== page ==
When a marriage or love relationship ends in a separation or divorce, and a child is involved, one of the issues the parties will need to address is custody. Depending on the circumstances, one parent may get primary custody while the other may get visitation rights.
A child custody order is legally enforceable, meaning both parents are bound by the terms of the custody arrangement. However, it can happen that a custodial parent withholds visitation from the other parent. So what do you do if the custodial parent prevents you from seeing your kids?
Talk about it
If the custodial parent is not living up to their end of the agreement, you have the right to know why. If there is a minor misunderstanding, a simple conversation could be all that is needed to clear things up. For instance, if a work schedule prevents them from dropping the kids for the weekly visitation, you might consider rescheduling the visitation days. Just be sure to inform the court of the new arrangement.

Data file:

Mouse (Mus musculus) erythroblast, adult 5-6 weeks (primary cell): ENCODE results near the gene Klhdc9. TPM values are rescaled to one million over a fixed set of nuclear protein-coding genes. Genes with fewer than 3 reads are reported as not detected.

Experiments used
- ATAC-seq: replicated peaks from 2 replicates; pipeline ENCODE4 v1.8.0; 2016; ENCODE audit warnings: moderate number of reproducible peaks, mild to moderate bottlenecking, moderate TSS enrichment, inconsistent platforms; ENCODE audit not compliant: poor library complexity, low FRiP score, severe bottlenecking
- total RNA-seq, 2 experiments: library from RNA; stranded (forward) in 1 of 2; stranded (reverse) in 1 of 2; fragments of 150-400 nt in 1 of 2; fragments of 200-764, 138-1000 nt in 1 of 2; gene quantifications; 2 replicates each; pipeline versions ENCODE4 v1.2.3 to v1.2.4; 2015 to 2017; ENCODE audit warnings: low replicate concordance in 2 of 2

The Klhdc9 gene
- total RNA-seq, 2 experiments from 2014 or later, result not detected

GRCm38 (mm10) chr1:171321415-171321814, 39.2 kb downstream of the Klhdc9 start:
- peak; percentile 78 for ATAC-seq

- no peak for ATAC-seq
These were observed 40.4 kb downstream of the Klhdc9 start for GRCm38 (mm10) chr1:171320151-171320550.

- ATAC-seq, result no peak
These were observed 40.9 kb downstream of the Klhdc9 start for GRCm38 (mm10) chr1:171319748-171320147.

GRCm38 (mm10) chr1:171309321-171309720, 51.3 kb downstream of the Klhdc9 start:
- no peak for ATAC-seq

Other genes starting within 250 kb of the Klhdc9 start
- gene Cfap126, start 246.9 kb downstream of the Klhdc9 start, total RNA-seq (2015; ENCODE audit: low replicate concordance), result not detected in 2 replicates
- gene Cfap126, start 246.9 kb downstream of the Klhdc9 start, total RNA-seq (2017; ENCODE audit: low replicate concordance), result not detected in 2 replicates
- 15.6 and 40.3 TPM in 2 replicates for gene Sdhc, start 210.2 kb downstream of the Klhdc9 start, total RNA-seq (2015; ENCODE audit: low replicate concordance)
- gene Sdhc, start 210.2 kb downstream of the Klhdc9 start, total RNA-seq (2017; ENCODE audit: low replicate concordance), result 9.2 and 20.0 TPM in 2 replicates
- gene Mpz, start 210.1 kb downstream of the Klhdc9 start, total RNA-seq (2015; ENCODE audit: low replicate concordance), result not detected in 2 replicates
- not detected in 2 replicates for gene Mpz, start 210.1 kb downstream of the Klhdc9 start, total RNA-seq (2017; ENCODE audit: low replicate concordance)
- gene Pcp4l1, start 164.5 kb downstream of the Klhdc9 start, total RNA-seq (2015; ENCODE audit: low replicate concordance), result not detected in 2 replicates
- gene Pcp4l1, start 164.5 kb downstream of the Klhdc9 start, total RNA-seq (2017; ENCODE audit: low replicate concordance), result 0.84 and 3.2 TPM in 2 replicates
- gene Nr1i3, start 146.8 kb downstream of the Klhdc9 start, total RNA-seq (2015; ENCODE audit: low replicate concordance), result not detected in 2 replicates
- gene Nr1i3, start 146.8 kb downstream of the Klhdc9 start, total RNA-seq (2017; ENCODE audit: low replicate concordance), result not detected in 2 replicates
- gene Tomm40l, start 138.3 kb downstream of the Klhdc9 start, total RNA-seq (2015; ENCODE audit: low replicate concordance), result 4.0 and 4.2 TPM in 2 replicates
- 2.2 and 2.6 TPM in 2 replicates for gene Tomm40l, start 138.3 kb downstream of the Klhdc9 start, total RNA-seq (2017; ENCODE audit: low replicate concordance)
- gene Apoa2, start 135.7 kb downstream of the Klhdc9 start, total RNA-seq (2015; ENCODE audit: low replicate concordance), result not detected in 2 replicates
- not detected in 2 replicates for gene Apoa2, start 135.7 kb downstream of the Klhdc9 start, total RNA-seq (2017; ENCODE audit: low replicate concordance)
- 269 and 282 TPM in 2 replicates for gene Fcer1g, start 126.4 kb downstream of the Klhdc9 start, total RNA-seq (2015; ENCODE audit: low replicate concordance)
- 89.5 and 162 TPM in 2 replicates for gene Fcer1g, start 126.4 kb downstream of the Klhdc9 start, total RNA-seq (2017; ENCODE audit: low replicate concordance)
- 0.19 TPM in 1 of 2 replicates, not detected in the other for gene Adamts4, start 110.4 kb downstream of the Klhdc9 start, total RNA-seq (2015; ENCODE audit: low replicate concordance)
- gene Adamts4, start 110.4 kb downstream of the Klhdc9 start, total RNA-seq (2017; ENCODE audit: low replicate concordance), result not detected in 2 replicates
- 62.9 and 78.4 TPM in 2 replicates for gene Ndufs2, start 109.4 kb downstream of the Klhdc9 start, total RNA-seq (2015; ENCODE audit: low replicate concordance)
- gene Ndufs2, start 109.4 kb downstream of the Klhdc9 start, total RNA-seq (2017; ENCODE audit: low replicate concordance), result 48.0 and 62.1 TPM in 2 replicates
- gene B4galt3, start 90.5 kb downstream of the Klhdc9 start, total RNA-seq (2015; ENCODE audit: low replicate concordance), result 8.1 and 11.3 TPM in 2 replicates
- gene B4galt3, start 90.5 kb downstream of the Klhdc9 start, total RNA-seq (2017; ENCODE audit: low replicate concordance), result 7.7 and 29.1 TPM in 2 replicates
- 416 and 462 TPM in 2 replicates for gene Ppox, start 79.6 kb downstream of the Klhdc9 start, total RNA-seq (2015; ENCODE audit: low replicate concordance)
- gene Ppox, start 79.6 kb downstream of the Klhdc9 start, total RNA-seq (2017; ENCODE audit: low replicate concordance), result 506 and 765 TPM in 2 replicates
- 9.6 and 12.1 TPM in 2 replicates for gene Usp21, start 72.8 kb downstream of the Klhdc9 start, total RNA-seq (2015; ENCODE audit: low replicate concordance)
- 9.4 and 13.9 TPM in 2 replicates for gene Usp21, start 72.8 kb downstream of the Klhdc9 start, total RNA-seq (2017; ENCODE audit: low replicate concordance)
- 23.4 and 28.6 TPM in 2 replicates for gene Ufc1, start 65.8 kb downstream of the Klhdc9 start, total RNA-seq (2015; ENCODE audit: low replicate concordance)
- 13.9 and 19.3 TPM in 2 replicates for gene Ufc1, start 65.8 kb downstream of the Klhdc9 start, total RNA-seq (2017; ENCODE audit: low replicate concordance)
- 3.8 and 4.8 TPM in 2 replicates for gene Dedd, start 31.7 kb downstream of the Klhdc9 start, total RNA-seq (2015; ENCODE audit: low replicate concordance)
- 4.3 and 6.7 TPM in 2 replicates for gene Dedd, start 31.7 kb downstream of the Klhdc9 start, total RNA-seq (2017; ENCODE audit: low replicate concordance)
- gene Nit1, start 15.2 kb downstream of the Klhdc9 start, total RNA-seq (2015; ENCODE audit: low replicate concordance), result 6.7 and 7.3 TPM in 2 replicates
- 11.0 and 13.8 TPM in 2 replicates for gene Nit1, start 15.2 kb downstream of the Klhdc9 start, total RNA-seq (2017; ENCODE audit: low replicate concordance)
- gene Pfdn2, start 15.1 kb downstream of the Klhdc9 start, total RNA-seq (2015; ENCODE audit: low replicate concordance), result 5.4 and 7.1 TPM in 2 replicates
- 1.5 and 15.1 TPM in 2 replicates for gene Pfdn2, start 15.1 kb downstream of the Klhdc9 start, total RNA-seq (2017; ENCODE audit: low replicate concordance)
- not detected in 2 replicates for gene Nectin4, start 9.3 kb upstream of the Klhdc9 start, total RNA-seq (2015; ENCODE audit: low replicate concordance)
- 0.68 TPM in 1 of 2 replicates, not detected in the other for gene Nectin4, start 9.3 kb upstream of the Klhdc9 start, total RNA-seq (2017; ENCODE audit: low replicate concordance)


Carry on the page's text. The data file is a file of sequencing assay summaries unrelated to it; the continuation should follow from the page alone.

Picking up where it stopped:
File an enforcement motion
What if reaching out to your ex does not solve the problem? Well, in this case, you might want to petition the court to enforce the custody order. Depending on the circumstances of your case, there are a couple of enforcement options you may consider:
- Direct enforcement of the custody order
- Holding the custodial parent in contempt of court
- Seeking modification of the current custody order
Unless stripped by the court, every parent has a right to their children. If the other parent is violating the existing custody order, it is crucial that you take appropriate steps to safeguard your rights.